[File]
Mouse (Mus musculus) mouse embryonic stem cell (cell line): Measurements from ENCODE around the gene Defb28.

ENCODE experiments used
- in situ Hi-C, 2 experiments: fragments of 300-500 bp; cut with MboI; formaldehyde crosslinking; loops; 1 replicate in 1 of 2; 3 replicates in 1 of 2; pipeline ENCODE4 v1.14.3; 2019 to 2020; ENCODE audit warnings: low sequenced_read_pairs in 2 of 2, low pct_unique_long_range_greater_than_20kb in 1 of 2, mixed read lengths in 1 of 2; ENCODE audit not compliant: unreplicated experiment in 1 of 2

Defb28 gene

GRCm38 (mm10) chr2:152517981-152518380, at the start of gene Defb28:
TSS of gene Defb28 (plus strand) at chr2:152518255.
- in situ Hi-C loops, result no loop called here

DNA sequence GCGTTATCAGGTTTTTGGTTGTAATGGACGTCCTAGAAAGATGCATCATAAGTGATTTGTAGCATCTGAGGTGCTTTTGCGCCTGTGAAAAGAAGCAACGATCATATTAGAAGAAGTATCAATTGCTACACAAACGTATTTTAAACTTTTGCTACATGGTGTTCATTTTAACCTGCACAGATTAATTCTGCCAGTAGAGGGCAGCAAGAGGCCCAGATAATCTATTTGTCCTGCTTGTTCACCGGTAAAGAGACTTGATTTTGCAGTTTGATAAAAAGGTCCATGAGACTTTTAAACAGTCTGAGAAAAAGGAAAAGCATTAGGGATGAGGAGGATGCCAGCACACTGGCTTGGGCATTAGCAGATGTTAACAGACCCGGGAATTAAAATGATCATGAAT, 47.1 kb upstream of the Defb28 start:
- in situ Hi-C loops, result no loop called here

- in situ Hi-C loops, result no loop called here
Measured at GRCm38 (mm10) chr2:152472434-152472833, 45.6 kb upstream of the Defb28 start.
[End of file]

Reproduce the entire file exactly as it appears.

Mouse (Mus musculus) mouse embryonic stem cell (cell line): Measurements from ENCODE around the gene Defb28.

ENCODE experiments used
- in situ Hi-C, 2 experiments: fragments of 300-500 bp; cut with MboI; formaldehyde crosslinking; loops; 1 replicate in 1 of 2; 3 replicates in 1 of 2; pipeline ENCODE4 v1.14.3; 2019 to 2020; ENCODE audit warnings: low sequenced_read_pairs in 2 of 2, low pct_unique_long_range_greater_than_20kb in 1 of 2, mixed read lengths in 1 of 2; ENCODE audit not compliant: unreplicated experiment in 1 of 2

Defb28 gene

GRCm38 (mm10) chr2:152517981-152518380, at the start of gene Defb28:
TSS of gene Defb28 (plus strand) at chr2:152518255.
- in situ Hi-C loops, result no loop called here

DNA sequence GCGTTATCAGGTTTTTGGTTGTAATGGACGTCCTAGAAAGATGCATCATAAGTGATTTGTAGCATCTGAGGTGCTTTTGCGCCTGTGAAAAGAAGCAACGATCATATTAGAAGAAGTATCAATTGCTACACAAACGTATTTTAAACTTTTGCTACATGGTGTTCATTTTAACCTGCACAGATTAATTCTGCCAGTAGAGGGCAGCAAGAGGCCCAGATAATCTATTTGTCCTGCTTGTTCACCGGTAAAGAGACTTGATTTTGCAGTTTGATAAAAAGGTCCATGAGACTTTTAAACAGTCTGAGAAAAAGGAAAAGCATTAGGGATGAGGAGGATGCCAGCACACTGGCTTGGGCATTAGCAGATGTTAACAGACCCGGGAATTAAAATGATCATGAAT, 47.1 kb upstream of the Defb28 start:
- in situ Hi-C loops, result no loop called here

- in situ Hi-C loops, result no loop called here
Measured at GRCm38 (mm10) chr2:152472434-152472833, 45.6 kb upstream of the Defb28 start.